Laurel Nakadate is known for her works in video, photography, and feature-length film. This is Nakadate’s first large-scale museum exhibition and will feature works made over the last ten years in all three media, including her early video works, in which she was invited into the homes of anonymous men to dance, pose, or even play dead in their kitchens, bedrooms, and living rooms. Laurel Nakadate: Only the Lonely is on view January 23, 2011 – August 8, 2011 at the Moma P.S. 1.
Painted in 1883 by French artist Alexandre Cabanel, the Birth of Venus was immediately purchased by Napolean III. The original painting is now hanging in the Musée d’Orsay in Paris; a small version is on display in the Metropolitan Museum of Art in New York City
If there was anything in the world to denote the end of artistic sanctity, it would be the work of photographer Jason Levins. Using old point and shoot cameras and disposable film has been done a million times. In the bleary eyed dystopic fantasy Jason Levins captures through his lens there is a sense of irony that peers through, like light through cracks in a pitch black church. And in the columns of light we find illuminated our youth like rats scurrying in the putrid rot of some alternate zeitgeist: pulling their balls out under tables, drinking pabst blue ribbon, breasts, diy tattoos, camping. But this raises a serious question: was there ever sanctity in art in the first place? I have grappled for a little while now on how to fairly criticize Levins’ photography, because, not only are his photographs deserving of questions, they are also worthy of analytical review. If we look close enough we can find small, dazzling gems of humanity peering back out through the cracks, in small private moments of a youth grappling with their identity in an age of war and catastrophe. In this light, Jasons Levins works become a highly critical essay on the condition of youth in our post modern society. We must fuck all to get us through the strange and frightening condition of the world, but fuck all with love – and that just might be the moral of the story. www.staticonthebrain.com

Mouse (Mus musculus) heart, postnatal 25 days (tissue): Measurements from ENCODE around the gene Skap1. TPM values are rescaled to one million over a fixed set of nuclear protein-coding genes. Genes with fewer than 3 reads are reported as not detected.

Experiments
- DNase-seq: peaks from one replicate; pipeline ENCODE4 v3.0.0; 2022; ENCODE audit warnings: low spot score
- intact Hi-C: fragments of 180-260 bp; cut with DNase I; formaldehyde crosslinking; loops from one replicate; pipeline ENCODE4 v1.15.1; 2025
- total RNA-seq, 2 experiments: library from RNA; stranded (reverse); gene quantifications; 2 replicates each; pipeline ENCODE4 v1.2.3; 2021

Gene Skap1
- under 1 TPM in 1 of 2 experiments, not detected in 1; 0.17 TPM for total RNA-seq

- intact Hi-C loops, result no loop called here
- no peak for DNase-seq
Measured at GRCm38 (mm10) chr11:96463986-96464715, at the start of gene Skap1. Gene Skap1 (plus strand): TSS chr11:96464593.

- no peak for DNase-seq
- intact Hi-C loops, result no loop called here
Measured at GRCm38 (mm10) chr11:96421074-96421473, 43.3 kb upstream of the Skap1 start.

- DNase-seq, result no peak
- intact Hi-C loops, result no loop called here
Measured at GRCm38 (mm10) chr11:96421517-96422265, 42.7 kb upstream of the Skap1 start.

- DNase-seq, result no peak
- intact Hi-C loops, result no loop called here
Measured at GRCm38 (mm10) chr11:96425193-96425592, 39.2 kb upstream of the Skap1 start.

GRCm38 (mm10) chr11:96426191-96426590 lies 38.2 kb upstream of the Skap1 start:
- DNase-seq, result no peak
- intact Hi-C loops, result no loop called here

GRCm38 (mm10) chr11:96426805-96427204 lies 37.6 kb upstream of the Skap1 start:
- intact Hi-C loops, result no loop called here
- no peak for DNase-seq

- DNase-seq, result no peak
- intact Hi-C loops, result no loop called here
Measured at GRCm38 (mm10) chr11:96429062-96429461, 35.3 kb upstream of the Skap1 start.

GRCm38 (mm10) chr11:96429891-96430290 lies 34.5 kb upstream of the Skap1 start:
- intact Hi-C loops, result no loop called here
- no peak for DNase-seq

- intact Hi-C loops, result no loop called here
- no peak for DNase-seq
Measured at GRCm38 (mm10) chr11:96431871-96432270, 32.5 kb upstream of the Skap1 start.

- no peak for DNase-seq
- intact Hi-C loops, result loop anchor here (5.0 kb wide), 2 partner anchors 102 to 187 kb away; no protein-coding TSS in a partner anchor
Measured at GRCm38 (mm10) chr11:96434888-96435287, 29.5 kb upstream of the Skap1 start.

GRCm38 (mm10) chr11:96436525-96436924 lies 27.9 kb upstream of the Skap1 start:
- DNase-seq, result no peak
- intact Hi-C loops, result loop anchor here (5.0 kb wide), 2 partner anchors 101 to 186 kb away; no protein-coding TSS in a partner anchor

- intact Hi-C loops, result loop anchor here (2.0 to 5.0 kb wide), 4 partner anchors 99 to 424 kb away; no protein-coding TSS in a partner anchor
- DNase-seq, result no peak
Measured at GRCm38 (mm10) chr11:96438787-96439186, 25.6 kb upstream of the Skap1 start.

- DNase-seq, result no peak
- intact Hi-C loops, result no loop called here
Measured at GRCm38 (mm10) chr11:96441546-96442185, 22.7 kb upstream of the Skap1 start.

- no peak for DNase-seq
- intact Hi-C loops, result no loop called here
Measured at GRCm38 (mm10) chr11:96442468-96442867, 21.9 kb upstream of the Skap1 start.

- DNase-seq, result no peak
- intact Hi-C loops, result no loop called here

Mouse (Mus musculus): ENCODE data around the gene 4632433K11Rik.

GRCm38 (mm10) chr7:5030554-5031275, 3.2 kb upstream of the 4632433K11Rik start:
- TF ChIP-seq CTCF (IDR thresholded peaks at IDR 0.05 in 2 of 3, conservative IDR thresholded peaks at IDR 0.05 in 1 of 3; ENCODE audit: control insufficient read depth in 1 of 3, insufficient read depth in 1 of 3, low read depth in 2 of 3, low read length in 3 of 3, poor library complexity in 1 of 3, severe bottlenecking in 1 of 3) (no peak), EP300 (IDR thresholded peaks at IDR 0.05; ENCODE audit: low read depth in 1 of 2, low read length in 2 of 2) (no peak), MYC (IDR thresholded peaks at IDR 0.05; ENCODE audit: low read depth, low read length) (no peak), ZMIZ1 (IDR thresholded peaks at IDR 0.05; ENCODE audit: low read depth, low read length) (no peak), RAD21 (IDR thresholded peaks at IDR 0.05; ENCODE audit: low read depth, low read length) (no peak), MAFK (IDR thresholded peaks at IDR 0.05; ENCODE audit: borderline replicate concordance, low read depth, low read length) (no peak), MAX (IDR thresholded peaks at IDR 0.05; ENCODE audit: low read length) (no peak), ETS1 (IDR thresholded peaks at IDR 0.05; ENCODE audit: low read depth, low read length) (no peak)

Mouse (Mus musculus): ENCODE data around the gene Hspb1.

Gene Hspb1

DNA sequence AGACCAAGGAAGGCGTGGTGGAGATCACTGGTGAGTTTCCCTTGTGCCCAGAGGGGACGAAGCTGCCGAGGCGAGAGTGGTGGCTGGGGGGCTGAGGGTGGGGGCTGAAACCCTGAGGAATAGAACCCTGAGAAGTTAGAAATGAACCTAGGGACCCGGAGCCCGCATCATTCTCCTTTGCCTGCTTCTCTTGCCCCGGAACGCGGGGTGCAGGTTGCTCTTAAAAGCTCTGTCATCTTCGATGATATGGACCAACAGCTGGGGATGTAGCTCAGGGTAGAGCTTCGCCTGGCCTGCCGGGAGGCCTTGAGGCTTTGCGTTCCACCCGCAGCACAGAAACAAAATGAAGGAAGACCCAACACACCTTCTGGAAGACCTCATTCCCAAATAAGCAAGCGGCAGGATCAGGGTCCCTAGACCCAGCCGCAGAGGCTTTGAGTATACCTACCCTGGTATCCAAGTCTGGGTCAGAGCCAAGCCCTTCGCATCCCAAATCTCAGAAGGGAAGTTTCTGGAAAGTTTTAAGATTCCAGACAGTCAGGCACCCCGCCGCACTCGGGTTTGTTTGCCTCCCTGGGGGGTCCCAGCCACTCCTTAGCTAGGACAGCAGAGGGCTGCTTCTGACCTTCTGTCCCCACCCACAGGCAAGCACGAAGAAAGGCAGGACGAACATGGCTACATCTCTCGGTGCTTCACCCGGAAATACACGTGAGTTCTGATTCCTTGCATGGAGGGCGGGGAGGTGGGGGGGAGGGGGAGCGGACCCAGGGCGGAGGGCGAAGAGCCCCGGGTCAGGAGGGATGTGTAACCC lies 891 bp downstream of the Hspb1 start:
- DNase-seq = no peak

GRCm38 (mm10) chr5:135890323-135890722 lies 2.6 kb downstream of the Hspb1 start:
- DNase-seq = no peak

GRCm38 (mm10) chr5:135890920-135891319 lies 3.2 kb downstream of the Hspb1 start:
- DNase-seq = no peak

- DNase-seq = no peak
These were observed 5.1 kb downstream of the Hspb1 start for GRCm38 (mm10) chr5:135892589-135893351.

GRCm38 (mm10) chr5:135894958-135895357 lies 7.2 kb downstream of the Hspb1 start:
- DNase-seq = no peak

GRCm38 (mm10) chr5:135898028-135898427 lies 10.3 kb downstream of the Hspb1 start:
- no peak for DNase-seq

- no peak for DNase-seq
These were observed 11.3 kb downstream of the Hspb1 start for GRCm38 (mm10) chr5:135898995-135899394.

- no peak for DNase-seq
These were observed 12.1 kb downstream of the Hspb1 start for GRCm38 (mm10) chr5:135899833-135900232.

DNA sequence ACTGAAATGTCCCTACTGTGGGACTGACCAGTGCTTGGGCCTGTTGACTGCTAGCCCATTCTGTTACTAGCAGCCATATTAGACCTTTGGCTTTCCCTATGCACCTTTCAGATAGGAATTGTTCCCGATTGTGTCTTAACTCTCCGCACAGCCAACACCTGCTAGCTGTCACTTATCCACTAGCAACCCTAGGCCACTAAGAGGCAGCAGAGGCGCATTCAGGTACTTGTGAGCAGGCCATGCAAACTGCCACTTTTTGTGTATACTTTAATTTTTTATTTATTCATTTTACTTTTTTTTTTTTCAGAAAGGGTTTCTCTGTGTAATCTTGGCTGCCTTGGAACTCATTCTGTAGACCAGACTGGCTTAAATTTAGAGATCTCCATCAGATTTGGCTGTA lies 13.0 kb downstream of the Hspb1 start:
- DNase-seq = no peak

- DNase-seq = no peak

With the all out indifference of New York City suffocating, I found myself barricaded inside, listening to Billie Holiday’s rendition of the jazz standard ‘Solitude‘ over and over again. “In my solitude…..you haunt me.” Her voice in the song sounds as if she’s grasping at a wall, pleading. Who was haunting Billie Holiday? The specter on the other side of the wall? When I was a kid my mother gave me a Billie Holiday record as a gift. When I heard Billie’s voice for the first time, it was one of those mystical moments where I felt alive in a beautiful universe of nothingness and just as long as this woman was singing, oblivion was mine for the taking. I entered parallel dimensions. Billie Holiday was haunting me – certainly. Just a few days ago, after a long nocturnal blizzard blanketed much of New England, I decided to search for Billie Holiday. On a hot summer day in 1959 Billie was laid to rest in Saint Raymond’s Cemetery in the Bronx. She was 44. I took a train uptown. I spent close to two hours in a frozen, snowed over cemetery looking for her grave stone. I was waist deep in snow, trudging about, losing my breath, and at the moment I decide to take a break to rethink my strategy I find her final resting place. Billie Holiday was buried next to her mother, which I found fascinating and touching. Earlier that day I had bought Billie a little seahorse and left it for her as a gift (sailors used give each other seahorses for good luck before embarking on long odysseys). So there I was – I had found Billie Holiday.